Dysprosium-doped ​cadmium oxide as a gateway material for mid-infrared plasmonics

Journal name:
Nature Materials
Volume:
14,
Pages:
414–420
Year published:
DOI:
doi:10.1038/nmat4203
Received
Accepted
Published online

Abstract

The interest in plasmonic technologies surrounds many emergent optoelectronic applications, such as plasmon lasers, transistors, sensors and information storage. Although plasmonic materials for ultraviolet–visible and near-infrared wavelengths have been found, the mid-infrared range remains a challenge to address: few known systems can achieve subwavelength optical confinement with low loss in this range. With a combination of experiments and ab initio modelling, here we demonstrate an extreme peak of electron mobility in Dy-doped ​CdO that is achieved through accurate ‘defect equilibrium engineering’. In so doing, we create a tunable plasmon host that satisfies the criteria for mid-infrared spectrum plasmonics, and overcomes the losses seen in conventional plasmonic materials. In particular, extrinsic doping pins the ​CdO Fermi level above the conduction band minimum and it increases the formation energy of native oxygen vacancies, thus reducing their populations by several orders of magnitude. The substitutional lattice strain induced by Dy doping is sufficiently small, allowing mobility values around 500 cm2 V−1 s−1 for carrier densities above 1020 cm−3. Our work shows that ​CdO:Dy is a model system for intrinsic and extrinsic manipulation of defects affecting electrical, optical and thermal properties, that oxide conductors are ideal candidates for plasmonic devices and that the defect engineering approach for property optimization is generally applicable to other conducting metal oxides.

At a glance

Figures

  1. Doping- and temperature-dependent properties of CdO:Dy.
    Figure 1: Doping- and temperature-dependent properties of ​CdO:Dy.

    a, Transport data for ​CdO:Dy grown on ​MgO(100) substrates summarizing carrier concentration (cm−3), carrier mobility (μ) and conductivity (σ) as a function of dysprosium concentration. b, Temperature-dependent sheet carrier concentration (ns) as a function of [Dy] for ​CdO:Dy grown on ​MgO(100) substrates. c, Temperature-dependent resistivity (Ω cm) as a function of [Dy] grown on ​MgO(100) substrates. d, Residual resistivity ratio, measured thermal conductivity (κt) and theoretical values for the electron contribution to thermal conductivity (κe) calculated using the Wiedemann–Franz law for ​CdO:Dy grown on ​MgO(100) substrates as a function of Dy concentration.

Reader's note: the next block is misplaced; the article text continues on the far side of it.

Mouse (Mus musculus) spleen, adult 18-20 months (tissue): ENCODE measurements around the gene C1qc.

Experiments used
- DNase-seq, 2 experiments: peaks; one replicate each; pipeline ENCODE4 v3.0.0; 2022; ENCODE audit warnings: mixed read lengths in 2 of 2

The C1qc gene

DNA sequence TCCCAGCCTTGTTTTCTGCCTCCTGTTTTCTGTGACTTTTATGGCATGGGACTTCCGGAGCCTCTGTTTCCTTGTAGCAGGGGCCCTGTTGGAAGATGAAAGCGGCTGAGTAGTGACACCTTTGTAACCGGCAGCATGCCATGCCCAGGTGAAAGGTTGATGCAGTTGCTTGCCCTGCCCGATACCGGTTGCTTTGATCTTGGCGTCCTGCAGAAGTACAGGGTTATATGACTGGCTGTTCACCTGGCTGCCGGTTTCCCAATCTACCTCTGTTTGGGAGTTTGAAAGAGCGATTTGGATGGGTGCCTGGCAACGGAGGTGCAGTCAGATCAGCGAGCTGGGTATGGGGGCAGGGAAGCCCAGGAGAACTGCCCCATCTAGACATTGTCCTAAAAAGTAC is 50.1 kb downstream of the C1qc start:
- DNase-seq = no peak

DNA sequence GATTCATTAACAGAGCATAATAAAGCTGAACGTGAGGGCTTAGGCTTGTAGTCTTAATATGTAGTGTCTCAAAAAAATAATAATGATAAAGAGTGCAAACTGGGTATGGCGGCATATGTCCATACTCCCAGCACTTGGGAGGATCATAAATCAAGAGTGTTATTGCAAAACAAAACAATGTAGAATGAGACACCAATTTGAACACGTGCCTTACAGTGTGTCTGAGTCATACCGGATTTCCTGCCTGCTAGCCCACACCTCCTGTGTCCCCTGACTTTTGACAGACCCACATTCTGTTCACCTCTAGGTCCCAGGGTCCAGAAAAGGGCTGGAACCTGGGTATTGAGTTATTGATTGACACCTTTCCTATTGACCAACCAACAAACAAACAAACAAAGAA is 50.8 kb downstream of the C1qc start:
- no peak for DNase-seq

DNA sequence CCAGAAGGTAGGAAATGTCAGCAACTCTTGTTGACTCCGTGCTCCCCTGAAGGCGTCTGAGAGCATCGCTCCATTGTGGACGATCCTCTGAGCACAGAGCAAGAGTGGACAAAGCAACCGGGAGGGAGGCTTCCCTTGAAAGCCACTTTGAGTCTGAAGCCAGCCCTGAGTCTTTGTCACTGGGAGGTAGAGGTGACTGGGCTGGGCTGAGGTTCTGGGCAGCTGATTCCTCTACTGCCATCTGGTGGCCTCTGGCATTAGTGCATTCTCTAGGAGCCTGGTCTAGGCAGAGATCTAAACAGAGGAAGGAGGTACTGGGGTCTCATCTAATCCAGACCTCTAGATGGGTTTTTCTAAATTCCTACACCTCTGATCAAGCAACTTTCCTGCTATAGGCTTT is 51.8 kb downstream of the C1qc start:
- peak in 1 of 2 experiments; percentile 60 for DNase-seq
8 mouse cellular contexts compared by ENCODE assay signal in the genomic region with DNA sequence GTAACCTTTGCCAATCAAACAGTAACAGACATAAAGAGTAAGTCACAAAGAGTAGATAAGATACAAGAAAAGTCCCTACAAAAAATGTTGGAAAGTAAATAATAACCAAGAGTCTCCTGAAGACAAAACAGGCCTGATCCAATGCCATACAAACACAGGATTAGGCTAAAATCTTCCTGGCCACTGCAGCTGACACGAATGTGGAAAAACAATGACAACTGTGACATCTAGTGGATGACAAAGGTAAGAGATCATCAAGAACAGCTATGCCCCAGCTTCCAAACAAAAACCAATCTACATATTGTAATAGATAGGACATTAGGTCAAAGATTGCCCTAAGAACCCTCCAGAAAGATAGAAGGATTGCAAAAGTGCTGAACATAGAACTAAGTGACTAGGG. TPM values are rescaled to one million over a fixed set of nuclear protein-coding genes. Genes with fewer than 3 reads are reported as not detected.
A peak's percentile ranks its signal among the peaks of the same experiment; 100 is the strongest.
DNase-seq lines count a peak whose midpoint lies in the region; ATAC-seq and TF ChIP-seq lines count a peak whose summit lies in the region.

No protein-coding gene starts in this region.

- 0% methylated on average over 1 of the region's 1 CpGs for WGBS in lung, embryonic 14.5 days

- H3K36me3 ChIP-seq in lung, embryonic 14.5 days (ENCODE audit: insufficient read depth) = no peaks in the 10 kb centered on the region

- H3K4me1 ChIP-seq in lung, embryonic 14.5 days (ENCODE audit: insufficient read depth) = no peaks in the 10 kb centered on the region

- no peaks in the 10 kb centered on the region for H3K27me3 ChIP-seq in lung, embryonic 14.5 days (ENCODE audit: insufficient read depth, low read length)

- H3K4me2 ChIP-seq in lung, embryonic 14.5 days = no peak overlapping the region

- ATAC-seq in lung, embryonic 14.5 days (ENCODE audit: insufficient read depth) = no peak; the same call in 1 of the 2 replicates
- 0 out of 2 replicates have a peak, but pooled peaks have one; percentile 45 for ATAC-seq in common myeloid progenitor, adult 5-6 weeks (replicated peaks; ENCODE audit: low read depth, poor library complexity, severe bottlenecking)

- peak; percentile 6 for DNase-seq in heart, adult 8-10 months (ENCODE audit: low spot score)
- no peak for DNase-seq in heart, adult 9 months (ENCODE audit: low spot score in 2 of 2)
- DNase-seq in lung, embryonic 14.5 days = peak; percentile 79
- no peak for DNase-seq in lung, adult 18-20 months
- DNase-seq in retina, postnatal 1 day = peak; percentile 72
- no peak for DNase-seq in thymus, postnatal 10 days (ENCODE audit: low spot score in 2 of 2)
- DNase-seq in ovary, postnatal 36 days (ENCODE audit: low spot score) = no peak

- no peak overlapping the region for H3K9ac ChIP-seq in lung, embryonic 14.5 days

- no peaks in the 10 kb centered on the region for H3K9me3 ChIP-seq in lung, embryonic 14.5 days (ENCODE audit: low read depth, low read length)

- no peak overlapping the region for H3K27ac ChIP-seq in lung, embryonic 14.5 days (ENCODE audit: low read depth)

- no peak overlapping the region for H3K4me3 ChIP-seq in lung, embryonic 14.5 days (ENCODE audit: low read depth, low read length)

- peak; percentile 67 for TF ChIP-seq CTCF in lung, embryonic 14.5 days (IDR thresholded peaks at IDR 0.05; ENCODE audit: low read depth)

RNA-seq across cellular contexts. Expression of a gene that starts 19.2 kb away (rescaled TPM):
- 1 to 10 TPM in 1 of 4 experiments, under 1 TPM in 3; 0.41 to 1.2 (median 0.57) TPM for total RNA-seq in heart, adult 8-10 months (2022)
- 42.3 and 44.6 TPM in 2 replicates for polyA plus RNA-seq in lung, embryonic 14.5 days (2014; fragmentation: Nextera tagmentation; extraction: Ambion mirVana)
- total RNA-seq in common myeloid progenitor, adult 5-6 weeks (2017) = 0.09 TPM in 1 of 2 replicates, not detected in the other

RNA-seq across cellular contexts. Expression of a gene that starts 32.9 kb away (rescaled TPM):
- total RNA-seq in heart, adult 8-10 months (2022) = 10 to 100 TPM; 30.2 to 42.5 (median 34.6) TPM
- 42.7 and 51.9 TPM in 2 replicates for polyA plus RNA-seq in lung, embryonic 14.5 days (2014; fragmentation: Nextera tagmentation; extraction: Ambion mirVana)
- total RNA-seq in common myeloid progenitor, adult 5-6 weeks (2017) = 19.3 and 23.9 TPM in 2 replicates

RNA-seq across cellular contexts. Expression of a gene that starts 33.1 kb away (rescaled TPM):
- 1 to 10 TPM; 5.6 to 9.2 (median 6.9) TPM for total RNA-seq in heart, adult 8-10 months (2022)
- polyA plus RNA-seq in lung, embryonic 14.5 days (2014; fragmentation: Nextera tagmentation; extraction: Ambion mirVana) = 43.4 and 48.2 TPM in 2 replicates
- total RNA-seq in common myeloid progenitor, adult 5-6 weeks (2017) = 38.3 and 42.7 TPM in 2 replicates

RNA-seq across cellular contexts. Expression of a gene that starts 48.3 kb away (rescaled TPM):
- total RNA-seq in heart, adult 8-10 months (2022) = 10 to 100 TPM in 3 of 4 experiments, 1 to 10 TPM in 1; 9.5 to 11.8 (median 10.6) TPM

2. DFT calculations and mechanistic zone model for lattice defects in CdO:Dy.
    Figure 2: DFT calculations and mechanistic zone model for lattice defects in ​CdO:Dy.

    ac, Defect formation energies as a function of Fermi level for oxygen vacancies (VO⋅⋅), cadmium vacancies (VCd′′), and Dy substituents on the Cd site (DyCd) in the O-poor (a), O-mid (b) and O-rich (c) limits. The slope of each line at a given Fermi level corresponds to the charge of the defect at that Fermi level. d, VO⋅⋅ concentration (solid lines) and carrier concentration n (dashed lines) as a function of DyCd concentration. Plots are shown for a set of given oxygen chemical potentials, reported as ΔμO relative to the O-rich extreme with more negative values being more O-poor. e, Idealized schematic summarizing the individual contributions of defects to the observed electronic transport in ​CdO:Dy. [VO⋅⋅], [DyCd], mobility (μe) and conductivity (σ) are plotted versus [Dy]. Lattice thermal conductivity (κl), total thermal conductivity (κt), electronic thermal conductivity (κe) and the theoretical values for κe are also plotted versus [Dy]. The Dy-doping space is divided into 5 different zones, where within each zone the observed transport is regulated by a different mechanism.